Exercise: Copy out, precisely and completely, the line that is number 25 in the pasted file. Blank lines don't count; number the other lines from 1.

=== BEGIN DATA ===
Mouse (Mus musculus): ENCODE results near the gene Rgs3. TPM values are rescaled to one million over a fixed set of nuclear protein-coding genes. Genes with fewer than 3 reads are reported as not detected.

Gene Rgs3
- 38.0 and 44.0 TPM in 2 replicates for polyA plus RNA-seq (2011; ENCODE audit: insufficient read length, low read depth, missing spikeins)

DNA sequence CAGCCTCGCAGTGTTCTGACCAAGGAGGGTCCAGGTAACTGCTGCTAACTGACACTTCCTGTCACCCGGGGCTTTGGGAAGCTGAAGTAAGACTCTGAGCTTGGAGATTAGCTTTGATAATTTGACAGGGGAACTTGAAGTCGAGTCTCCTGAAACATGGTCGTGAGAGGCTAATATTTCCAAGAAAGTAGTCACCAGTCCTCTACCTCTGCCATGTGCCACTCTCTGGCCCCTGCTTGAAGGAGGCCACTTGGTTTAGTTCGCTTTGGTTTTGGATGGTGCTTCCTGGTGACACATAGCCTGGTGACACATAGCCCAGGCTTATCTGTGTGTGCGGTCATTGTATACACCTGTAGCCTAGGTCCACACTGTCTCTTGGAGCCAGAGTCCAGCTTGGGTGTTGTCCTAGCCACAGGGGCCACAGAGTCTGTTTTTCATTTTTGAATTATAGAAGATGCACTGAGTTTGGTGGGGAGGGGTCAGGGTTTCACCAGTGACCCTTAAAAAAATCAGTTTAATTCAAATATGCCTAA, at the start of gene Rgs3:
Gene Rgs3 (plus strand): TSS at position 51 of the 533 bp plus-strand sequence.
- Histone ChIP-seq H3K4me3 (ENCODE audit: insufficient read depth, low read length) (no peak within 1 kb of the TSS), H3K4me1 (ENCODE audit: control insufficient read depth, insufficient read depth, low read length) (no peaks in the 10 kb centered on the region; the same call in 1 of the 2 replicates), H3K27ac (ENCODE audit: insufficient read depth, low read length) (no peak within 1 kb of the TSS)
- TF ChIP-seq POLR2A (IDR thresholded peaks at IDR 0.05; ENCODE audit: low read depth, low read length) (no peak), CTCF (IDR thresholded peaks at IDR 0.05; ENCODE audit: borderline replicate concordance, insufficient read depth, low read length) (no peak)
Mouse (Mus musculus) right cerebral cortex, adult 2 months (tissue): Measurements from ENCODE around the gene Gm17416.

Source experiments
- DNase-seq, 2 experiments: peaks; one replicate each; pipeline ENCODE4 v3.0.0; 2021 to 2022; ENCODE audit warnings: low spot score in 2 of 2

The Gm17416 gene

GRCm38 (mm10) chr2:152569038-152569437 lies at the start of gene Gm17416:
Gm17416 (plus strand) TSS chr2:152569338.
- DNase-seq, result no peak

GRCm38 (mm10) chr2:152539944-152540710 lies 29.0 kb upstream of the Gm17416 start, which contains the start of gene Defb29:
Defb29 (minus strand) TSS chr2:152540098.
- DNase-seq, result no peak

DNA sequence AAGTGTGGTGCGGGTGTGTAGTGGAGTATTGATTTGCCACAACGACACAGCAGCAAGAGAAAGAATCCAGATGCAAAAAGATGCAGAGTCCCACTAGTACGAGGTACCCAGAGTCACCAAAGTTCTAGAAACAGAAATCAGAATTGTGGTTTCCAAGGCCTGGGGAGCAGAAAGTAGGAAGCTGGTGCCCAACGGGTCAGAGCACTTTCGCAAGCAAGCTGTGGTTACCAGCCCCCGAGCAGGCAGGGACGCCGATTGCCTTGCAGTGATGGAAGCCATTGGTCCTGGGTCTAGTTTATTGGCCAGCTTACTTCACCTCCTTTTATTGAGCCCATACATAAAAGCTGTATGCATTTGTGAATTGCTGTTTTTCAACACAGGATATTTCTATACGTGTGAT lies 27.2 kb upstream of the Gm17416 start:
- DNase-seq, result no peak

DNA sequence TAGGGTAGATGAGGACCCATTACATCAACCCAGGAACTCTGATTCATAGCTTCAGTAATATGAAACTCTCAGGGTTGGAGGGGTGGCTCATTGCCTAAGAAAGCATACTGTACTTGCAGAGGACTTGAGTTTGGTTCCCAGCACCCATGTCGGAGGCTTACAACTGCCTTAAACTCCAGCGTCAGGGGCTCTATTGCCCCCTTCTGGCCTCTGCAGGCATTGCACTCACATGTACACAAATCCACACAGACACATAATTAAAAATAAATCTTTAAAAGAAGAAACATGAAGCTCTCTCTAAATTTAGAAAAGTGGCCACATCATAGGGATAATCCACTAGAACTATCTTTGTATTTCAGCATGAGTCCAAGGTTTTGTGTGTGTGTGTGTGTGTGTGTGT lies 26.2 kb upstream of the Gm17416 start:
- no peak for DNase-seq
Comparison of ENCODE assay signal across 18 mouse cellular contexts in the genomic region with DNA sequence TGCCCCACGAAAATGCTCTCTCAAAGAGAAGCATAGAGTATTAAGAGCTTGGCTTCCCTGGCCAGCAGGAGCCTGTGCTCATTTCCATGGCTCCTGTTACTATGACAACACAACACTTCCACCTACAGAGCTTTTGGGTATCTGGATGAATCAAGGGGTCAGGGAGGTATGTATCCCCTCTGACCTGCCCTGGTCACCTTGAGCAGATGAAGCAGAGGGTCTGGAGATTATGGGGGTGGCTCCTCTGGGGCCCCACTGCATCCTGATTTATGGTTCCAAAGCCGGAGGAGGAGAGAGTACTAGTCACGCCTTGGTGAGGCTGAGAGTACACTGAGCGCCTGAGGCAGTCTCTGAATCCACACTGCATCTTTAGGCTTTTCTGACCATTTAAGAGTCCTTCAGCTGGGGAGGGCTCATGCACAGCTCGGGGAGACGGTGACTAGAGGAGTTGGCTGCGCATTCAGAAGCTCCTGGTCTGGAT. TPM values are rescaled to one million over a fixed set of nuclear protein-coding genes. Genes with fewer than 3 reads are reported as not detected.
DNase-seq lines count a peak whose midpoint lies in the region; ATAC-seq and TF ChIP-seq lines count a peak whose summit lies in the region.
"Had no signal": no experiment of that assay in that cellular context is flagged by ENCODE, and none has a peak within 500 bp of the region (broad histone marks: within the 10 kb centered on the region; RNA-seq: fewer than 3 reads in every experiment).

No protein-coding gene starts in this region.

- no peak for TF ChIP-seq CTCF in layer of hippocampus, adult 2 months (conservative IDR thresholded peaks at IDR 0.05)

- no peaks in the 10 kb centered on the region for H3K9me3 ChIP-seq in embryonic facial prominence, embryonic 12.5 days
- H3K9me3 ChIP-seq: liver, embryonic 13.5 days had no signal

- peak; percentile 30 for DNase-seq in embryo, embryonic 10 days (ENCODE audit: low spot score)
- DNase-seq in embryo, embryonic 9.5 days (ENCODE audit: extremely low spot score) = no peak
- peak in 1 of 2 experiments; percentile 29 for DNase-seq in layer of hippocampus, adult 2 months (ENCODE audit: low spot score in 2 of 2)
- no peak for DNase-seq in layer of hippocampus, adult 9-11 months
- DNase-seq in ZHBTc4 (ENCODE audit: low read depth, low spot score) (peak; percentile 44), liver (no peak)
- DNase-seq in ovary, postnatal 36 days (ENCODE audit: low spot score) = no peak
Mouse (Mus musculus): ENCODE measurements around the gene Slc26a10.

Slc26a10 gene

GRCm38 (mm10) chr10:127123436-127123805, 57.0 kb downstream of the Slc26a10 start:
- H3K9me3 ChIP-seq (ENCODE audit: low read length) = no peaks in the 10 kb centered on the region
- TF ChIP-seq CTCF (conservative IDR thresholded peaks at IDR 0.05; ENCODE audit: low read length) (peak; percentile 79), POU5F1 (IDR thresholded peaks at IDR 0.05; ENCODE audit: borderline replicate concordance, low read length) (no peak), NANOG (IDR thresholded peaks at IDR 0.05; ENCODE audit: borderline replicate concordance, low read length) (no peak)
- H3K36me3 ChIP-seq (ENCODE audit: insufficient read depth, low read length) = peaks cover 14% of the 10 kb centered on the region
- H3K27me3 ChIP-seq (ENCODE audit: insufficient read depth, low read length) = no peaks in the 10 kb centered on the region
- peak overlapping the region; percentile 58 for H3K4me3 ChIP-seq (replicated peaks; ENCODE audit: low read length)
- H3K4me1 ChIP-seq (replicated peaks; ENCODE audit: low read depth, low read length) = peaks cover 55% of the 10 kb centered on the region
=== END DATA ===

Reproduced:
No protein-coding gene starts in this region.